A glass elevator carries him to the third floor, where the front-desk girl, who knows it's her job to be cheerful, told him the job fair is supposed to be.A pasty kid, maybe thirty, in a too-big shirt and a cheap tie, greets him and tells him the companies are set up in rooms along the hall and that he should definitely visit all of them. Annechino, forty-four years old, wearing his best suit and shined black shoes, walks to the first exhibitor: Devcon, a home-security company. The door is closed, no one inside. Annechino looks around for an explanation. "Oh, I just got an e-mail from my contact there saying they wouldn't be able to make it today," the pasty kid says, fingering his BlackBerry.A couple of other potential employers who were supposed to be here didn't make it, either — Konica Minolta, Santa Clara University. "Yeah ..." the kid says. Annechino moves to the next room. State Farm. They're looking for people who can put up fifty grand to start their own insurance agency. The Art Institute is next, mostly looking for people who might want to go to art school. New York Life. The U. S. Army, where men wearing fatigues and combat boots offer brochures.That's it.
If you want to check out the rest of the sad unemployment stories in that article, you can find them right here.
But even if you do have a job, that doesn't mean that everything is just fine. Average American families are finding that the prices of the basic things that they need are rising much faster than their paychecks are.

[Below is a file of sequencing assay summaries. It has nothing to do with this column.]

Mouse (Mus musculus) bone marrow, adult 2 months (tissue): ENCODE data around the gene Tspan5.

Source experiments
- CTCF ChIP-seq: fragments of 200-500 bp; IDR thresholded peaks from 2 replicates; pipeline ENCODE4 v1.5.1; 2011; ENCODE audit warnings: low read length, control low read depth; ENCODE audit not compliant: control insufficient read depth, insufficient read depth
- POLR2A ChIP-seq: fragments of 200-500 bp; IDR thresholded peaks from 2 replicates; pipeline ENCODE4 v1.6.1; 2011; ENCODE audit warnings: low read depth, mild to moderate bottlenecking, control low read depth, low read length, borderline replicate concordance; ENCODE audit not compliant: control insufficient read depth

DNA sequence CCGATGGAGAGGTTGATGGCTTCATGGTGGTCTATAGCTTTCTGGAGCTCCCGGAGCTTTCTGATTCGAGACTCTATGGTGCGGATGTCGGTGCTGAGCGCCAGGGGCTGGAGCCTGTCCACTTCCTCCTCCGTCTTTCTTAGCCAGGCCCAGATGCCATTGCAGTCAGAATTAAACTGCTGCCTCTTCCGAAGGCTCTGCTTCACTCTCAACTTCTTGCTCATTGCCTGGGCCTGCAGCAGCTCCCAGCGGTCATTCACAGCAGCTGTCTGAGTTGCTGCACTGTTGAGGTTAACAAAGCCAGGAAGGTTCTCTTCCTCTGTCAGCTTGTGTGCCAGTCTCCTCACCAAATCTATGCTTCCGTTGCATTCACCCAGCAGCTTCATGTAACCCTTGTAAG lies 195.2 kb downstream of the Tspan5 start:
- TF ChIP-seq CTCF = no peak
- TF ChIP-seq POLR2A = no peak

According to one recent study, more than half of all Americans feel as though they are really struggling to afford just the basics at this point....
"Every retailer wants to think 'Everything I sell is worth it! Shoppers will love it', but the hard reality is 52% Americans feel they barely have enough to afford the basics," said Candace Corlett, president of WSL/Strategic Retail.
Just buying food and gas is a major financial ordeal for many families these days. On average, a gallon of gasoline in the United States now costs $3.83. Many Americans burn up a huge chunk of their paychecks just going back and forth to work in their cars.
So what is the solution?
Well, according to the Obama administration the answer is even more government dependence. The federal government is now actually running ads encouraging even more people to go on food stamps....
Can you believe that?
Apparently having 46.5 million Americans on food stamps is not enough. The federal government is spending our tax money on advertisements that try to convince even more Americans that they need to be on food stamps.
What the American people really need are good jobs, but those keep getting shipped out of the country.
Meanwhile, people are becoming increasingly desperate.
For example one Colorado man was recently caught stealing parts from toilets in public restrooms....
Donald Allen Citron, 48, faces 18 charges, including burglary and theft. He’s accused of stealing toilet parts from several locations, including Southwest Plaza Mall, University of Denver, and Craig Hospital.Most of the crimes happened in just a few minutes, but police Citron is a plumber and all he needed was a wrench and a screw driver to steal pipes and the plumbing in toilets. The items he’s accused of stealing are valued at around $6,400.